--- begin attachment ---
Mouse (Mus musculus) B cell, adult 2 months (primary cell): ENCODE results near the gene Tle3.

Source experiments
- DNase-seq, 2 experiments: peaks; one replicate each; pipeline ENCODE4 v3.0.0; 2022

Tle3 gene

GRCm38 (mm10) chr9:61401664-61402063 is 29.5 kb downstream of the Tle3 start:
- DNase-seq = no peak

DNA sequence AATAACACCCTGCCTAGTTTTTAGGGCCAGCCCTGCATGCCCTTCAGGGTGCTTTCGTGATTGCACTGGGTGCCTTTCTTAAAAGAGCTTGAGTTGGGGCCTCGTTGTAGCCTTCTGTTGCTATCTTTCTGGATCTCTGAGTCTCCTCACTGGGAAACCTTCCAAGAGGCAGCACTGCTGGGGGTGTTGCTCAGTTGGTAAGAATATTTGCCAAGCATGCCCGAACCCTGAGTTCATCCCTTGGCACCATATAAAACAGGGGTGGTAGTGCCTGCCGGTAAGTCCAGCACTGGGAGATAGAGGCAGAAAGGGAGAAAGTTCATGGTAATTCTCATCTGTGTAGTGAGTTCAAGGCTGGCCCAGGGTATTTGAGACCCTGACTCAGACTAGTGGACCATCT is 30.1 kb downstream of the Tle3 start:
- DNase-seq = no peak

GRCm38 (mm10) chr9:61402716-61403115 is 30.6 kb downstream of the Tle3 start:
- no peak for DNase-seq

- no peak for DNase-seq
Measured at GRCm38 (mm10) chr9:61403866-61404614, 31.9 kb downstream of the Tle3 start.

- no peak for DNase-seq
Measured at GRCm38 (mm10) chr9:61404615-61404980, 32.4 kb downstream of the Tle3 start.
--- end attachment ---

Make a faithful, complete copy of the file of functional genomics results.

Mouse (Mus musculus) B cell, adult 2 months (primary cell): ENCODE results near the gene Tle3.

Source experiments
- DNase-seq, 2 experiments: peaks; one replicate each; pipeline ENCODE4 v3.0.0; 2022

Tle3 gene

GRCm38 (mm10) chr9:61401664-61402063 is 29.5 kb downstream of the Tle3 start:
- DNase-seq = no peak

DNA sequence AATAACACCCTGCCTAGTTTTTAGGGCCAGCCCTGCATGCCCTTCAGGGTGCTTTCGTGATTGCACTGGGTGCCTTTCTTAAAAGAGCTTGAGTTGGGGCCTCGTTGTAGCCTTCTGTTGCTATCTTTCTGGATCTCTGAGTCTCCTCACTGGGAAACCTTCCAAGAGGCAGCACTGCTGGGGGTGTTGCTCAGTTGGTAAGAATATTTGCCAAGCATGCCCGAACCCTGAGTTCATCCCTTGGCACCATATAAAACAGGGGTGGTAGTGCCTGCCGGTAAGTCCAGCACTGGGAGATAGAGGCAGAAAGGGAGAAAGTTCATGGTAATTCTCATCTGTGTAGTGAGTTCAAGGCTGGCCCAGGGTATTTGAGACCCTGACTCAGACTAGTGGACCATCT is 30.1 kb downstream of the Tle3 start:
- DNase-seq = no peak

GRCm38 (mm10) chr9:61402716-61403115 is 30.6 kb downstream of the Tle3 start:
- no peak for DNase-seq

- no peak for DNase-seq
Measured at GRCm38 (mm10) chr9:61403866-61404614, 31.9 kb downstream of the Tle3 start.

- no peak for DNase-seq
Measured at GRCm38 (mm10) chr9:61404615-61404980, 32.4 kb downstream of the Tle3 start.